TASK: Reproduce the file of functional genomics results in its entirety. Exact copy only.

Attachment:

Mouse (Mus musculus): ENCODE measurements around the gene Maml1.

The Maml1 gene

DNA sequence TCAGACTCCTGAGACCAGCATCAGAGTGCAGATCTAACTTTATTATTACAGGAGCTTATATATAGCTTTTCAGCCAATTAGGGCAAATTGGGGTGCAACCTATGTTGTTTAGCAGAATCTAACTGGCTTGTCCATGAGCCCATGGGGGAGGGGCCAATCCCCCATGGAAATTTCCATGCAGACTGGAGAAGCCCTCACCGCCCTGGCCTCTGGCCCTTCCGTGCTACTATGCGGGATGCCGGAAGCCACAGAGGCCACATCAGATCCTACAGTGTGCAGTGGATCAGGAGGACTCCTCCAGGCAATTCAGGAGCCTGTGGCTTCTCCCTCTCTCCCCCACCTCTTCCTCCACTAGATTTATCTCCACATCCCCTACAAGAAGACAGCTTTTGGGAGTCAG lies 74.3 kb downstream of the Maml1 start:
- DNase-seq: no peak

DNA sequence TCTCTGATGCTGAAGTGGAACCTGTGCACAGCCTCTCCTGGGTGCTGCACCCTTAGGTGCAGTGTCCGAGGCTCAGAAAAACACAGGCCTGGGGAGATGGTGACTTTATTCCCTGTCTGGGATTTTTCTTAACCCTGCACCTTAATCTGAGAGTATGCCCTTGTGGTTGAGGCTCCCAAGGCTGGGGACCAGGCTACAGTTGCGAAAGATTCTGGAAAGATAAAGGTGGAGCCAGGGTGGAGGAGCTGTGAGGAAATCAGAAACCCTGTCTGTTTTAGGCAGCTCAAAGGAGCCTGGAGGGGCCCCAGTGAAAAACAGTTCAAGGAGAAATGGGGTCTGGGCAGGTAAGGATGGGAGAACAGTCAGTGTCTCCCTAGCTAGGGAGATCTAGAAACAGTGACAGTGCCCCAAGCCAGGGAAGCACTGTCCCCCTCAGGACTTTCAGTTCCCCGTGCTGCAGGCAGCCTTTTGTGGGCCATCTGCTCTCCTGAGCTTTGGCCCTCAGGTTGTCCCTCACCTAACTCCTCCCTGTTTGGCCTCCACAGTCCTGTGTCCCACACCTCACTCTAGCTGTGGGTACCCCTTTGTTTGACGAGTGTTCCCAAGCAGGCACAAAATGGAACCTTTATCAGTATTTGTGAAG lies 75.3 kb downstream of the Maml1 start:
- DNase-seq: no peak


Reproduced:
Mouse (Mus musculus): ENCODE measurements around the gene Maml1.

The Maml1 gene

DNA sequence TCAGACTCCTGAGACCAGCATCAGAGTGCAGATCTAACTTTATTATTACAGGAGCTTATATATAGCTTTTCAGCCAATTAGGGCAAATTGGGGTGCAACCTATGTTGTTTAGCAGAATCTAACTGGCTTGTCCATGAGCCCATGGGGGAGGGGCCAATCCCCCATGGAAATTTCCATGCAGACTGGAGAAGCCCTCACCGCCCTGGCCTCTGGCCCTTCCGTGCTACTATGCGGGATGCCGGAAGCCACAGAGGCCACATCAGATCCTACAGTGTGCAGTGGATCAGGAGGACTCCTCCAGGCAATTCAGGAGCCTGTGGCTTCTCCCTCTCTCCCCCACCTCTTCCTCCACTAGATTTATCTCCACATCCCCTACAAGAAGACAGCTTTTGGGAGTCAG lies 74.3 kb downstream of the Maml1 start:
- DNase-seq: no peak

DNA sequence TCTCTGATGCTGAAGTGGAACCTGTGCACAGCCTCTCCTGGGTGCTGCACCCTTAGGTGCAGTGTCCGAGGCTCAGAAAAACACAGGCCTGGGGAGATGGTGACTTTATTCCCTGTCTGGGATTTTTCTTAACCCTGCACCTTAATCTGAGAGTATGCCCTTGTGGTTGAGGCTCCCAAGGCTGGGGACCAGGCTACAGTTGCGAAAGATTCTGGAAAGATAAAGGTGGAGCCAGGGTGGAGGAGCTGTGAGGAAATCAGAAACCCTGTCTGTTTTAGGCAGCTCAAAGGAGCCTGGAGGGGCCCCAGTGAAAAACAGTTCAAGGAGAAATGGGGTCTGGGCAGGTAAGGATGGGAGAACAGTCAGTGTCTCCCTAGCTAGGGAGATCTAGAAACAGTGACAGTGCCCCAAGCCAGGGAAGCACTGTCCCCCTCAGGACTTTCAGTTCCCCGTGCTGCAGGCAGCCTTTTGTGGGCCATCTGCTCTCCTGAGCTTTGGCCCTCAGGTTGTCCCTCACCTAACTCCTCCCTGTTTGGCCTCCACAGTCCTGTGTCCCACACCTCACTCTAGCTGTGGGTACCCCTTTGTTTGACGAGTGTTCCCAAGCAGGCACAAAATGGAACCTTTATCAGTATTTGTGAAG lies 75.3 kb downstream of the Maml1 start:
- DNase-seq: no peak